4 methods to encourage High Performance Teams

Do you remember when you were in a team where everyone was valued, everyone was respected, and you performed amazing feats but everyone still got along? Unfortunately this doesn’t occur quite as consistently as it should.

I’ve been really lucky to have had the opportunity to be in great teams like this a few times. I’ve got some tips which I think might help to re-create these sorts of high performing teams more often:

  1. Communicate a vision for success linked to the big picture. People commit where they understand the bigger purpose. It’s important to take the time to be clear on what the big picture is, what success looks like. This will probably take some time listening to team members. Once you think you know what the big picture and path to success looks like, test it with your teams.
  2. Involve people in decisions. This provides better decisions, and more buy in. Mostly the people doing the work know best how to see things improve.
  3. Celebrate the journey’s wins and share the challenges. It’s important for leaders to model the openness they expect from their team: be transparent and make progress visible.
  4. Practice the diligent, accountable leadership traits you expect from your teams. Actions speak louder than any powerpoint pack. You must be accountable for results; trust your staff; be diligent with facts, planning, preparation and process; and listen to stakeholders and team members. If you can consistently do these things, and come clean when you mess up, people are more likely to practice these things themselves also.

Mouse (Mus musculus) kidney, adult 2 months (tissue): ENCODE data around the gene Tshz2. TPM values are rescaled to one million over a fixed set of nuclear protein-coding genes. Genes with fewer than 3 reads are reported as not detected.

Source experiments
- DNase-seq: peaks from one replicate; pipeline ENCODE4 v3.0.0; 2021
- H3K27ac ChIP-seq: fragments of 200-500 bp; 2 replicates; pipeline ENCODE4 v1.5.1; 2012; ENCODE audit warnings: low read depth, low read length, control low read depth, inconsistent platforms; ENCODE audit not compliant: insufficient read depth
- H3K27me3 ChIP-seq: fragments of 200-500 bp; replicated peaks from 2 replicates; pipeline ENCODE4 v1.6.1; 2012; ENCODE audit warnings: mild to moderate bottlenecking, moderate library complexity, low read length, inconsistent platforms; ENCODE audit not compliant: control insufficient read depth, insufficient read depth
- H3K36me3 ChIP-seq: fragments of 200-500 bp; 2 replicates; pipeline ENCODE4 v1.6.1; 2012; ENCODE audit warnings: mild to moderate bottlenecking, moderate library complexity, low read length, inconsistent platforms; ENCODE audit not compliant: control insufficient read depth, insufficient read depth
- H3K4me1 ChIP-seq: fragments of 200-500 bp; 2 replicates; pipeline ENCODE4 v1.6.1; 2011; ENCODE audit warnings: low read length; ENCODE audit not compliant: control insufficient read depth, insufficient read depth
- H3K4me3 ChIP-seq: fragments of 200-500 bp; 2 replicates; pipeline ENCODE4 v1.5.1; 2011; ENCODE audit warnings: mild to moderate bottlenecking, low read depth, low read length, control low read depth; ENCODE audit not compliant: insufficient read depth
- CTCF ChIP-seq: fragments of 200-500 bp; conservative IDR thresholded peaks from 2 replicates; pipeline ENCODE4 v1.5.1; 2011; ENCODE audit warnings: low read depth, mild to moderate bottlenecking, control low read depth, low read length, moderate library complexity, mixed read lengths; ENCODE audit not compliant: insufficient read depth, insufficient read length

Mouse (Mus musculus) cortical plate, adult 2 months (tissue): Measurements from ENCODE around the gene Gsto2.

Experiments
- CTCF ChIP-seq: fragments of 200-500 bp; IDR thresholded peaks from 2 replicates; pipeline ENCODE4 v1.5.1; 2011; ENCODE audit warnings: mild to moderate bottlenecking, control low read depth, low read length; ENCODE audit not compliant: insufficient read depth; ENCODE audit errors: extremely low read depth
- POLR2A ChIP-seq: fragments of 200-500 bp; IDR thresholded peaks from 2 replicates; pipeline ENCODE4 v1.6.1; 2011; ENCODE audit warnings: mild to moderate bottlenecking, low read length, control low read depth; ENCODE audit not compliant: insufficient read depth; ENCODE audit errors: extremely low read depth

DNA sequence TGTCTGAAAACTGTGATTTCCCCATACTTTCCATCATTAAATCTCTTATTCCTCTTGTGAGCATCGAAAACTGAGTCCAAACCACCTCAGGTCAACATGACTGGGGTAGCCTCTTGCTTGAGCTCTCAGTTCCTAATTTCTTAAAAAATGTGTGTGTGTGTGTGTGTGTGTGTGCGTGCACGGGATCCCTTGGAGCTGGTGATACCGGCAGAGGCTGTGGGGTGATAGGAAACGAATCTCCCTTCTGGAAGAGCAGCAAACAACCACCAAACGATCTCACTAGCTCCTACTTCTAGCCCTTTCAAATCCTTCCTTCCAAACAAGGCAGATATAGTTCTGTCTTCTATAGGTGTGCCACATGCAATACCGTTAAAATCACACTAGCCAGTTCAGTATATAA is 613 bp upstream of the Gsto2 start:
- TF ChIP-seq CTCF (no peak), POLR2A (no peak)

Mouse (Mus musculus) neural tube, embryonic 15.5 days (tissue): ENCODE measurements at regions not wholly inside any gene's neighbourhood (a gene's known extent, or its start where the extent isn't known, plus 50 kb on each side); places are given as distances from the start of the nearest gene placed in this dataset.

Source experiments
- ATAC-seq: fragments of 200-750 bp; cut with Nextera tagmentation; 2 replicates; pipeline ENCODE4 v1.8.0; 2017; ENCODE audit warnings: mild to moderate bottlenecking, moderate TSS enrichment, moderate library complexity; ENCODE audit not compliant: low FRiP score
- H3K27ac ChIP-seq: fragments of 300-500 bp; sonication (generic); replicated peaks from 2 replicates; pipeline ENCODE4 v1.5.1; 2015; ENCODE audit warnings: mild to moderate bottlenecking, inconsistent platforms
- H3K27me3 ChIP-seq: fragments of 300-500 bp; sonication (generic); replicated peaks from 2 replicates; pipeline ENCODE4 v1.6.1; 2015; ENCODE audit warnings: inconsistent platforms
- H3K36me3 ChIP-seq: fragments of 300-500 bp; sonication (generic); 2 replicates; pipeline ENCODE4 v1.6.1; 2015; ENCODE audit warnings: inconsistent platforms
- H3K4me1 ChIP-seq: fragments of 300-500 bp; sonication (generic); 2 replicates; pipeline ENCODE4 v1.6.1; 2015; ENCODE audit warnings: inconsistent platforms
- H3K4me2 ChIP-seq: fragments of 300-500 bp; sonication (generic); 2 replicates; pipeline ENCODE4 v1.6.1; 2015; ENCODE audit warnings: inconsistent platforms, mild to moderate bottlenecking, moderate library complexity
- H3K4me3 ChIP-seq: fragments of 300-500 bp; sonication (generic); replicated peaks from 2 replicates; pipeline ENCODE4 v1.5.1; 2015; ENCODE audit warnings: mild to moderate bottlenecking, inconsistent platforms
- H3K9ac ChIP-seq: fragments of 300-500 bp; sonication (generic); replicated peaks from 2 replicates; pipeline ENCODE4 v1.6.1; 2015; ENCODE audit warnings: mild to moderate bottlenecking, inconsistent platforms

Where I’ve seen this work: “Premium” at WorkCover and “Unify” at Virgin Australia created high performance teams. They reached ambitious targets through process, culture and teamwork. The people on these teams were brilliant! Reflection on the approach of the talented leaders in these teams, combined with reflecting on some management theory, provided the methods above (i.e. these methods have been tried across more than one company and team; and seem to work).

Please share your thoughts!

Author: Martin McKern View Martin McKern's profile on LinkedIn     

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